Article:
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4.5 out of 5 stars
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4.5 out of 5 stars
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on 6 June 2017
Cd arrived in good condition
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Many excellent, previous reviews have adumbrated the attractions of Perahia's complete set of the seven Keyboard Concertos on two discs, so I won't belabour the points except to say that the wit and delicacy of these recordings were enough to convince me that I had to move on from my worthy, serviceable but essentially dull Naxos discs and resolve to listen henceforth mainly to Perahia if I wanted to hear this wonderful music on a modern piano.

He manages to steer a mid-course between overt emotional indulgence and the mechanical doggedness I hear from Angela Hewitt. The balance between the small orchestra, underpinned by the quasi-harpsichord-sounding theorbo, and the piano is perfect. His speeds are almost invariably brisk but always lithe and sprung; too many pianists swoon over the slow movements and rob them of their poise and momentum. Discreet re-scoring - some thinning of textures and the replacement of bowing by pizzicato - stops the orchestration sounding soupy and the propulsiveness of Perahia's playing counteracts the accusation that he is too concerned to cultivate pure beauty of sound.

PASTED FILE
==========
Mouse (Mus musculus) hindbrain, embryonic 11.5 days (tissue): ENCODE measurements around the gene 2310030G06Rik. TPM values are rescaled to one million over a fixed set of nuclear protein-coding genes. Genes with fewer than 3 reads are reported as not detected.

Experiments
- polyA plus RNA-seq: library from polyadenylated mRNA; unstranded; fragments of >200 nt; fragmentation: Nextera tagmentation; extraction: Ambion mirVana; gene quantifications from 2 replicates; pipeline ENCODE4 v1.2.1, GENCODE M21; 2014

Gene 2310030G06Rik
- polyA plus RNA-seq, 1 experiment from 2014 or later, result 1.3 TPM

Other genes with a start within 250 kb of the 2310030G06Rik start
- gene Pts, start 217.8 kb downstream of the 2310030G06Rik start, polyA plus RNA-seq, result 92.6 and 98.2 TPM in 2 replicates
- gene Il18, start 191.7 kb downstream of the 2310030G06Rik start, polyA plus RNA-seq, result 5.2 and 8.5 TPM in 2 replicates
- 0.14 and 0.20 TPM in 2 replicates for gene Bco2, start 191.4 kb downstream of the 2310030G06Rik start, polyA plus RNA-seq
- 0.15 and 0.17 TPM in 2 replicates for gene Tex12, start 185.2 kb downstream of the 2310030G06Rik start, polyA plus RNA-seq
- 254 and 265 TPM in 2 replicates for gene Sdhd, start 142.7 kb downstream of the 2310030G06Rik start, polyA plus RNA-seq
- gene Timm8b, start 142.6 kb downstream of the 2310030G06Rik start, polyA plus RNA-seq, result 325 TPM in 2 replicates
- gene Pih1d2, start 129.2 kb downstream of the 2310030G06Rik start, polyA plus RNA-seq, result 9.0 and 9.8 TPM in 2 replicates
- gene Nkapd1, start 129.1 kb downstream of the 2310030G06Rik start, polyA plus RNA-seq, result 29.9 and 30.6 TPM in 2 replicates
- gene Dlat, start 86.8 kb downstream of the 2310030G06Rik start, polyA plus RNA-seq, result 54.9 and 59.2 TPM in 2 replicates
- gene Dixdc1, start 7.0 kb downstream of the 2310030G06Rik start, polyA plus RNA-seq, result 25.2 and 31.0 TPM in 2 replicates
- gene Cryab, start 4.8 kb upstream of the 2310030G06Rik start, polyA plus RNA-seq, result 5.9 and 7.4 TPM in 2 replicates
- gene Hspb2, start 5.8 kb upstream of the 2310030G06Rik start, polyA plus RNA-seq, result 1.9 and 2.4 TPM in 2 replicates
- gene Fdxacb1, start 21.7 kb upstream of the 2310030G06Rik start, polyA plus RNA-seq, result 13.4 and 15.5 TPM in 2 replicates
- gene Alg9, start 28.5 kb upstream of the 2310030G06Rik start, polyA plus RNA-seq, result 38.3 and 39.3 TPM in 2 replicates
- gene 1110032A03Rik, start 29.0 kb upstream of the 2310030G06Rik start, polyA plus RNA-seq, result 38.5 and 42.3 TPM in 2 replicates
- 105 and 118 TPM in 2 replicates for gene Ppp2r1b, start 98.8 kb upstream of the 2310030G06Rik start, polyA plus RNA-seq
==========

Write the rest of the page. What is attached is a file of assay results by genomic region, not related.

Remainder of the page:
Perahia's pedigree in Bach is flawless: his Goldberg's are among my top three favourite versions and his forays into Bach generally have met with great acclaim. Purists may retreat to their harpsichords and good luck to them; meanwhile the rest of us will bless these recordings as utterly life-enhancing.
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on 5 November 2011
Murray Perahia is a pianist who thrives in the music of Bach, with all its beauty, grandeur, and poetry. Here he is joined by the Academy of Saint Martin in the Fields to conduct some of Bach's keyboard concerti from the piano. He's turned out to be a fine director who pulls some lovely sounds out of the famed orchestra that I don't think I've heard the likes of in any of their recordings with Marriner. Not Marriner isn't worth admiring--far from it--but Perahia makes music making so easy that Marriner can sound stodgy in comparison. Lyricism flows forth effortlessly from both Perahia and ASMF that is a wonder to behold. Everything is done with a marked intimacy, the kind of material that sounds like a carry-over from chamber music. Perhaps Perahia's main secret as a conductor is simply that his love for his music is contagious, allowing his partners to catch his creative vision. Everything is as light as a feather and Perahia's dashing spirit is full of vitality.

But, despite its charms, the one setback to this album, if you can call it that, is that darker side of Bach is never touched on. Gracefulness certainly reigns to a large degree in Bach, but what about the richness, the somberness that leads to resignation? I know you can bring these qualities out in Bach; Perahia's own solo recordings of the composer prove this, especially those wonderful Goldbergs and Partitas. And in the concerti field, there is always Perahia's later recording with ASMF of Bach's Triple and 5th Brandenburg concerti, where Perahia sees reflection and resignation in a powerful way. But here, Perahia opts instead for pure loveliness, making everything without a care in the world.